Regulation of the fear network by mediators of stress: Norepinephrine alters the balance between cortical and subcortical afferent excitation of the lateral amygdala

Luke R. Johnson, Mian Hou, Eric M. Prager, Joseph Ledoux

Research output: Contribution to journalArticle

Abstract

Pavlovian auditory fear conditioning involves the integration of information about an acoustic conditioned stimulus (CS) and an aversive unconditioned stimulus in the lateral nucleus of the amygdala (LA). The auditory CS reaches the LA subcortically via a direct connection from the auditory thalamus and also from the auditory association cortex itself. How neural modulators, especially those activated during stress, such as norepinephrine (NE), regulate synaptic transmission and plasticity in this network is poorly understood. Here we show that NE inhibits synaptic transmission in both the subcortical and cortical input pathway but that sensory processing is biased toward the subcortical pathway. In addition binding of NE to β-adrenergic receptors further dissociates sensory processing in the LA. These findings suggest a network mechanism that shifts sensory balance toward the faster but more primitive subcortical input.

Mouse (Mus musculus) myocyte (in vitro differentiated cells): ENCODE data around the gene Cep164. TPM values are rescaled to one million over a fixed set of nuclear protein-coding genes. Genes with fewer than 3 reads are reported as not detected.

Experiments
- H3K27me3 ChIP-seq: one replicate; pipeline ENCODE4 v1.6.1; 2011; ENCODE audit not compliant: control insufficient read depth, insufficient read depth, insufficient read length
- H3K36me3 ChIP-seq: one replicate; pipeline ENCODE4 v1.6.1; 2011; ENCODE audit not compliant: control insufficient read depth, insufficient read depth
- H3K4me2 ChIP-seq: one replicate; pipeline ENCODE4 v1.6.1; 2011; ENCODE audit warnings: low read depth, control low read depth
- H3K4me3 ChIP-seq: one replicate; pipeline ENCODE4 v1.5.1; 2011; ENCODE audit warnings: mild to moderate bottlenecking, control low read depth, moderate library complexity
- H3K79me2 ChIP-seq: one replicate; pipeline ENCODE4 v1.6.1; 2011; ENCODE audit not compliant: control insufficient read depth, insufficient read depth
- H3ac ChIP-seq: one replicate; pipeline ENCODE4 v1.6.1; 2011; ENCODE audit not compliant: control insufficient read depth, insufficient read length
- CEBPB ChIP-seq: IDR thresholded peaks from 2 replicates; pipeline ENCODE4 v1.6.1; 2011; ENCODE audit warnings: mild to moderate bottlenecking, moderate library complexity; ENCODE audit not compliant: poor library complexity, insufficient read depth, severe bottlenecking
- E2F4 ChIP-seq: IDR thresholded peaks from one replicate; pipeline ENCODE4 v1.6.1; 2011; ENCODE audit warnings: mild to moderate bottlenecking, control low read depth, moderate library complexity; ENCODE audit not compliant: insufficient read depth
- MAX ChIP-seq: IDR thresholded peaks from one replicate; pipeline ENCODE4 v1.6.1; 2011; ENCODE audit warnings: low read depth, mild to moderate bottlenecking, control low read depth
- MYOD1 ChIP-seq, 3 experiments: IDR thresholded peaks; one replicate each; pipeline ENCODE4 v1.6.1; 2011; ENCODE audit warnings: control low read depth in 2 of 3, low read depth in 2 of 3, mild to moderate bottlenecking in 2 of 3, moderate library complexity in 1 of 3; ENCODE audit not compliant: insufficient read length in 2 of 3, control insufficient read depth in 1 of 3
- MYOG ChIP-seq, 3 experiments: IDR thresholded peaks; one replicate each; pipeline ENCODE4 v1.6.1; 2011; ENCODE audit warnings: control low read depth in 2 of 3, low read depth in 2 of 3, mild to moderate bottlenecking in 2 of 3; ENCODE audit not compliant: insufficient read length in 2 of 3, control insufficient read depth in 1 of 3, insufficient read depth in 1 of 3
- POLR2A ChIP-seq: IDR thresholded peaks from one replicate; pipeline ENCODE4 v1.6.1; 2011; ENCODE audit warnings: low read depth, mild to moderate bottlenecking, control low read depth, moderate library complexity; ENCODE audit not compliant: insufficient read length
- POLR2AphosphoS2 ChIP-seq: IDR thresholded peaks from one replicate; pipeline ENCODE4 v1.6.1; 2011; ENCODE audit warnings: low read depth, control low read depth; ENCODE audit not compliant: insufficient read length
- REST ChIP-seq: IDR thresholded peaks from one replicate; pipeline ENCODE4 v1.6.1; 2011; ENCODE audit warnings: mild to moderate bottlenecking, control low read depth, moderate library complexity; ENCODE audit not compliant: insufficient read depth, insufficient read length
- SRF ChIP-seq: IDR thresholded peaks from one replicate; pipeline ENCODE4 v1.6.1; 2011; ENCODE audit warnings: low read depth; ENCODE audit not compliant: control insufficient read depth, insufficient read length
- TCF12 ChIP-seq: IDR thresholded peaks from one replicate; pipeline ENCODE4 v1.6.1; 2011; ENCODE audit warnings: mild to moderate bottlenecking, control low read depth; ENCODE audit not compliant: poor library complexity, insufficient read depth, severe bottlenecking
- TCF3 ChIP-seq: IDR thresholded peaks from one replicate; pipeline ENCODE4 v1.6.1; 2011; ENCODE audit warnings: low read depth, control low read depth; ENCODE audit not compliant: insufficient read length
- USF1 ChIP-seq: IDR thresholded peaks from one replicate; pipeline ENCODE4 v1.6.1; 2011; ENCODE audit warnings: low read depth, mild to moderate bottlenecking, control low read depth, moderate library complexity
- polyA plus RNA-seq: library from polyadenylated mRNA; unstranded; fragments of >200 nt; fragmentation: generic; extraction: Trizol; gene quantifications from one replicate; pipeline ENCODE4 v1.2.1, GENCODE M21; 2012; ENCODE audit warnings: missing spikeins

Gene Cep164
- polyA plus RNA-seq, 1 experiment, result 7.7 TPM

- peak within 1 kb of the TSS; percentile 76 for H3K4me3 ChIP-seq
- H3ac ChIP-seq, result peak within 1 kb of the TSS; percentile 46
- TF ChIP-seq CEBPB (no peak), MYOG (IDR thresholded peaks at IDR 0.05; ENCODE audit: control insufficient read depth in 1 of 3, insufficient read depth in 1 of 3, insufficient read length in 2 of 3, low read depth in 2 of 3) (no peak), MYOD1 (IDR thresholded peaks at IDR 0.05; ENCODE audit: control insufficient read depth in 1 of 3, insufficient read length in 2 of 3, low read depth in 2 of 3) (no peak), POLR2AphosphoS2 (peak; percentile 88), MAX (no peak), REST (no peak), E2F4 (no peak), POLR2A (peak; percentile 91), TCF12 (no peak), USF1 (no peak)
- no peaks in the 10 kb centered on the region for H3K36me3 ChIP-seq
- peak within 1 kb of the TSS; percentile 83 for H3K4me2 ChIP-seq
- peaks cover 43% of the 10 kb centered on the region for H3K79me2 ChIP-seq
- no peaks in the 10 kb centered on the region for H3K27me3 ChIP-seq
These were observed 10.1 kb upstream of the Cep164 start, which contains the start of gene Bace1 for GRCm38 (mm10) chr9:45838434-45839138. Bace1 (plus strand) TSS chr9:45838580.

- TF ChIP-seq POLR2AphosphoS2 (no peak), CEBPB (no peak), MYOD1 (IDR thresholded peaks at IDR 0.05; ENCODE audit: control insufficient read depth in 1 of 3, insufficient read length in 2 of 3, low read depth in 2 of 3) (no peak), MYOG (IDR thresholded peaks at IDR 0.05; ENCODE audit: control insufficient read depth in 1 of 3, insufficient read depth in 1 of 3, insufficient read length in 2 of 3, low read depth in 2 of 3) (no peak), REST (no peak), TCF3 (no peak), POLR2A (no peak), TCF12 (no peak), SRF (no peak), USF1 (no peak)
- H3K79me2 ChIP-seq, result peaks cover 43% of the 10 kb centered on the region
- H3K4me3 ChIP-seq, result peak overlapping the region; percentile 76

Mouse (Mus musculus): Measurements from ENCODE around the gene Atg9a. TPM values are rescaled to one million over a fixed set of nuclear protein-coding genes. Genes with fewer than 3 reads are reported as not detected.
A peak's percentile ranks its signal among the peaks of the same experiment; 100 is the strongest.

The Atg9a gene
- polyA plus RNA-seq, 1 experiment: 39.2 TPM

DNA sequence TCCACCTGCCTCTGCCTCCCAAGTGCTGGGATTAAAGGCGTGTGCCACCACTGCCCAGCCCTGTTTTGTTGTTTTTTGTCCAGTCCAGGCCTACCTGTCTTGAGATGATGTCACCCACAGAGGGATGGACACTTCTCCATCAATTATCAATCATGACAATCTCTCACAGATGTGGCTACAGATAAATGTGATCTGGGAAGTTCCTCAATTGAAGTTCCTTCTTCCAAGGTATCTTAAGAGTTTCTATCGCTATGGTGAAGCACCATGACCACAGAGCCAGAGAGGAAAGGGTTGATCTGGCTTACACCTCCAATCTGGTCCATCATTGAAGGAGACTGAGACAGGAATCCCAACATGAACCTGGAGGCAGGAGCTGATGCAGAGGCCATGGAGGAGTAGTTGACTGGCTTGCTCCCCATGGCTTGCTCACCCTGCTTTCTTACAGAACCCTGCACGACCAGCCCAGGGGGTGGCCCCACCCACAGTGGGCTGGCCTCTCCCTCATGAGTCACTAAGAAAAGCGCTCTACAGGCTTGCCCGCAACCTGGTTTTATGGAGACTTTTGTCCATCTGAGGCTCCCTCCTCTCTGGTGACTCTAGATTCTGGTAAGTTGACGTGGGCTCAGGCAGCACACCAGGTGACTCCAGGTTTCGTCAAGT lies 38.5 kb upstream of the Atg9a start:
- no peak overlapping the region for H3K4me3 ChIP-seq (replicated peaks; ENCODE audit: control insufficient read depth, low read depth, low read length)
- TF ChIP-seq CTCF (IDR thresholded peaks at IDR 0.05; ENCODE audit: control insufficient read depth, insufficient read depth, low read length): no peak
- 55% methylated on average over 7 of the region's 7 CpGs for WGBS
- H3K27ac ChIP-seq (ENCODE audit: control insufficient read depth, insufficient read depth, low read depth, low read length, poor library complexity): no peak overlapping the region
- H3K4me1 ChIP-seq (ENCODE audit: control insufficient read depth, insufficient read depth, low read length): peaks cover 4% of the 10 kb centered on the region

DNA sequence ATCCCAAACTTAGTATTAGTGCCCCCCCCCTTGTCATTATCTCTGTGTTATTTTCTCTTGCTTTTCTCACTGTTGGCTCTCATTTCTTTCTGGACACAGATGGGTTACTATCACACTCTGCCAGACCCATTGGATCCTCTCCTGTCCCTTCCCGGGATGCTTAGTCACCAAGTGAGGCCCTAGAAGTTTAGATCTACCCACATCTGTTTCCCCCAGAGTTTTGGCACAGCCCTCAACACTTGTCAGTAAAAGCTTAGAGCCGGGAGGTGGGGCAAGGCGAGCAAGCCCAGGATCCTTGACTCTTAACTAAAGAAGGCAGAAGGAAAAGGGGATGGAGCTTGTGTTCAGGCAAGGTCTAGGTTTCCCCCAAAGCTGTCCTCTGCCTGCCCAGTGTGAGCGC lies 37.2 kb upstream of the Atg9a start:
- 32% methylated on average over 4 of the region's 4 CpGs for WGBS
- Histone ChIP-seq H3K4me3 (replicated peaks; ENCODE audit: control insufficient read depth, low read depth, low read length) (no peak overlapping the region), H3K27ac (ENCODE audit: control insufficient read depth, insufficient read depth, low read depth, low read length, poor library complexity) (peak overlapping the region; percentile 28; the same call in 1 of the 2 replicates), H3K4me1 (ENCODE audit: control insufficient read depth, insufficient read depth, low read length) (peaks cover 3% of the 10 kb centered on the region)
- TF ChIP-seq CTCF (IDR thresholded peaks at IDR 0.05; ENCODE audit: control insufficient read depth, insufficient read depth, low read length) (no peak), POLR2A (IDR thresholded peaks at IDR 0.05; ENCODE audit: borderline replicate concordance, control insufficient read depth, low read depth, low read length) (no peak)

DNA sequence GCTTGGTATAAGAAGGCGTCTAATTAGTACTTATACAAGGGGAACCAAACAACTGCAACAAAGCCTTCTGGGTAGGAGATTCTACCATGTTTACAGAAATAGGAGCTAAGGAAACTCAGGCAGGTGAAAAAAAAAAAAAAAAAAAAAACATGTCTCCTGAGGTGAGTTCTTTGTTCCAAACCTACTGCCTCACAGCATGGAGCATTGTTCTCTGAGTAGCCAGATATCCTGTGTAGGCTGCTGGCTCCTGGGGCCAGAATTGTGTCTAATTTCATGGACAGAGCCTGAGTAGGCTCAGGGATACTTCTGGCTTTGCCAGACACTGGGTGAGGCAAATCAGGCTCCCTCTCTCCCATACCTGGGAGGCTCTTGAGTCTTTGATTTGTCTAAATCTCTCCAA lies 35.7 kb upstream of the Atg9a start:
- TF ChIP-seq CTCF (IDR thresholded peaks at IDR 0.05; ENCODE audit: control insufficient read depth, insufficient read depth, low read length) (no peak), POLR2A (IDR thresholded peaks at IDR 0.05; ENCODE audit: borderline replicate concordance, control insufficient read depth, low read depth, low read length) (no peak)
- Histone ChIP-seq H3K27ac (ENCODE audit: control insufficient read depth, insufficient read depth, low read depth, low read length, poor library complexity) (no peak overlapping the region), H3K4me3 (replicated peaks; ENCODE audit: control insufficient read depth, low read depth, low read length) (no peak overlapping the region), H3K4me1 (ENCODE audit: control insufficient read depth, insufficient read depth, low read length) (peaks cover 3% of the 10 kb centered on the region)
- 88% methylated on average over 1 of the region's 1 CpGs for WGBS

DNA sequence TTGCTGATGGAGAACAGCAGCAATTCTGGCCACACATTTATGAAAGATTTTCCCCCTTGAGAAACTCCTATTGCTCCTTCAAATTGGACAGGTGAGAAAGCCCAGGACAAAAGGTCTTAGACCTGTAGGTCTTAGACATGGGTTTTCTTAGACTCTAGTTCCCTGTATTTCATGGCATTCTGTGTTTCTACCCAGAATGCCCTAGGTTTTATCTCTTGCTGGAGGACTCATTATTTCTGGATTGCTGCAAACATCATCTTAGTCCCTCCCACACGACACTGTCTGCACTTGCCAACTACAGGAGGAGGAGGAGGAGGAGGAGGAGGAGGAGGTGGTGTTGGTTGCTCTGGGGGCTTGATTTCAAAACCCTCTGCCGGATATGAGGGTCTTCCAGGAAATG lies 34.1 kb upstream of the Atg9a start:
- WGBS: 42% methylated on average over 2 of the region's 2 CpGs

Original languageEnglish (US)
JournalFrontiers in Behavioral Neuroscience
Issue numberMAY
DOIs
StatePublished - May 2011

Fingerprint

Amygdala
Fear
Norepinephrine
Synaptic Transmission
Auditory Cortex
Neuronal Plasticity
Thalamus
Acoustics
Adrenergic Receptors

Keywords

  • Fear
  • Fear conditioning
  • High road
  • Low road
  • PTSD
  • Stress

ASJC Scopus subject areas

  • Behavioral Neuroscience
  • Cognitive Neuroscience
  • Neuropsychology and Physiological Psychology

Cite this

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